Then I receive another office visit. This time it is someone who has been working on a few of the problem records in the new database. I answer some questions and then finally get started on what I had planned to do promptly at 9 A.M., namely, get some of the data normalized in our new database. I also need to generate some error reports to get records that do not match up with our GIS ArcView database records. I work through the errors and complete what I had set out to do this morning. It’s lunchtime; I can’t wait to get outside!
As I sign in from lunch, the account technician stops me at the door. The hair on the back of my neck starts to stand up. Questions are coming in so fast, and she doesn’t give me time to answer any of them. Finally, after being given a chance to address her concerns, I’m in a daze. Where’s the door?
Then, my computer specialist stops me in the hallway to update me on the computer hardware and software in our signboards. It sounds complicated, and I am glad that I have him to keep them up and running. You’ve probably seen signboards like this before on your streets, telling you that your exit is closed and it is going to take you an additional half an hour to get home.
I check my snail mail. Wow, I have so much that I have trouble getting it out of the plastic divider. I get back to my desk and start to toss the junk mail and read a few of the more important items.
Later, my computer specialist comes to my office. Looks like the account technician has gotten a hold of him too. We work through some problems with a couple of purchase orders. He updates me on the status of hardware that has been ordered and its expected delivery dates.
I assist with the installation of ArcView and the set-up of the SQL link to the new database. We get the drives mapped and the application running. I step away for a moment to help with a fax machine problem. I come back to launch the new application and it seems as if the network is running slow.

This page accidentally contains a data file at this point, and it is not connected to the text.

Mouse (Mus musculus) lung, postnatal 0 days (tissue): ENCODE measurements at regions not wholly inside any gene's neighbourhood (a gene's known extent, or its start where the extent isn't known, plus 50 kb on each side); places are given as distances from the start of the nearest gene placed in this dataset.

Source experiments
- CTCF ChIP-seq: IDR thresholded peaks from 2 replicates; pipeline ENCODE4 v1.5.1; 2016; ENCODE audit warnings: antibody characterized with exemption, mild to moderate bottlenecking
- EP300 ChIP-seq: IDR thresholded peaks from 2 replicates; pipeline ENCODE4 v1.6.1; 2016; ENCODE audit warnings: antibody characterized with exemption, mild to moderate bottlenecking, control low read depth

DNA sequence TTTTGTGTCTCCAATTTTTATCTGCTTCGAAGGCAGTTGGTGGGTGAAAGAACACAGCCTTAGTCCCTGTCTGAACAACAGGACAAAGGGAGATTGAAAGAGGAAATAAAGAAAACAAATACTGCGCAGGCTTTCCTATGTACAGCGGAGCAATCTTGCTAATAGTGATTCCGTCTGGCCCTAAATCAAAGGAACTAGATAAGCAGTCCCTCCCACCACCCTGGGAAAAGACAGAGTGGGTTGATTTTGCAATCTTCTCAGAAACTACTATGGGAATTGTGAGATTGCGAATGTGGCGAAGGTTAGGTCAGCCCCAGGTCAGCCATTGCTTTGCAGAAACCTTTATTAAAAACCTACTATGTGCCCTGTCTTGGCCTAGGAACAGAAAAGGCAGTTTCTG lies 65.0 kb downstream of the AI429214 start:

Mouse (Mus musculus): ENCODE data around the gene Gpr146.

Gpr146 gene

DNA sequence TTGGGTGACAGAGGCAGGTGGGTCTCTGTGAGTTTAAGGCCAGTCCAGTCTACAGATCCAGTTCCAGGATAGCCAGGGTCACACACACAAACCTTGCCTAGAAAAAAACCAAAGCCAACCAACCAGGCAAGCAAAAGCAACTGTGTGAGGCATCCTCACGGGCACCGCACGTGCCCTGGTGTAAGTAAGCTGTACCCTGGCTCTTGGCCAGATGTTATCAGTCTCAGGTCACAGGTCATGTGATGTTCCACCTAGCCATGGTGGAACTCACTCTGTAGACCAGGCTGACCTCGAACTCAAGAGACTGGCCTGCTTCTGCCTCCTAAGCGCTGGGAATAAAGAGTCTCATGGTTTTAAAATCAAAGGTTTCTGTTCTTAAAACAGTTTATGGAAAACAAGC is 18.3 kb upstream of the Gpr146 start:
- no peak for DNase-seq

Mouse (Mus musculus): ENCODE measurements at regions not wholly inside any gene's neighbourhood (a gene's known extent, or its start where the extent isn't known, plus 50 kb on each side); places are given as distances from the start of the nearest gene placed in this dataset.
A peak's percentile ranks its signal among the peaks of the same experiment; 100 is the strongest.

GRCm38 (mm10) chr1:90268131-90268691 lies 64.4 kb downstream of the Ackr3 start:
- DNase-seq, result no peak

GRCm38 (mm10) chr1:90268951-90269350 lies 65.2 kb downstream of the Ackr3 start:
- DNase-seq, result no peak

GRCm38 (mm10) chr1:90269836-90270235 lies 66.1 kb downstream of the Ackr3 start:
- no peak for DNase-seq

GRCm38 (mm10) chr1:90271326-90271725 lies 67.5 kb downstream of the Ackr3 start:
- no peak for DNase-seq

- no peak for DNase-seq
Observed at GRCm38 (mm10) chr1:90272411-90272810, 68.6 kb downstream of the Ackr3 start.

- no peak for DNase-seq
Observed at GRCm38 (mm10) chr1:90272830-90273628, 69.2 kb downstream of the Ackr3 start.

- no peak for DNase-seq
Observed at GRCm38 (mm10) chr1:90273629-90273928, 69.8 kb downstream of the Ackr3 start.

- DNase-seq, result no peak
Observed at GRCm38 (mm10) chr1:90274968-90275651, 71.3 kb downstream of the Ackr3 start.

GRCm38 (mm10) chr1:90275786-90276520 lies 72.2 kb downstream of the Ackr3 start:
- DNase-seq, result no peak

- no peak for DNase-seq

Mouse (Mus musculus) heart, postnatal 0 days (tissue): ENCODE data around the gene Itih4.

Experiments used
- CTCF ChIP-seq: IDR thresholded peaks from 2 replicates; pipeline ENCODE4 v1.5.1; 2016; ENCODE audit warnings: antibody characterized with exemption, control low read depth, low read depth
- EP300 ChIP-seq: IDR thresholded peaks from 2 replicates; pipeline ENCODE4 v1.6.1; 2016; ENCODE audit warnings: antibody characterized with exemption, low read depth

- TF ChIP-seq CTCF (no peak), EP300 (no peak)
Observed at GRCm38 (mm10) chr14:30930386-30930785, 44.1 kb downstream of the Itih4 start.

Although I need to look into what the problem is, I don’t have time because the fax machine has now become the priority. Our information officer is expecting a fax, and can’t receive it. The moment we find a temporary fix, my phone begins ringing. I am expecting a call from the developer of the new database concerning some security issues that need to be fixed ASAP.
The developer and I walk through some steps over the phone with the hope that we can fix the database without having to shut it down and send it in for repair. No such luck. I zip the file and upload it to an account that the developer has on the Internet. He is going to work on it overnight so that we can have it first thing in the morning. I hope this works. In the meantime, I send an e-mail to the staff explaining that the database is down for repair.
I just realized what a crazy day this has been. The new database has taken up most of my time. I still need to check my e-mails and voicemails for the day. Fortunately, the 14 e-mails and six voicemails waiting on me are nothing earthshaking. I can get to them first thing in the morning depending on what time the new database developer calls.
Mark enjoys wearing many hats on the job, though he recognizes the career risk that comes with being a generalist. What’s your strategy? Is it a burden to be viewed as the person who has to fix everything—including the VCR? Or is it more fun to have variety in your work? Post a comment or send us an e-mail.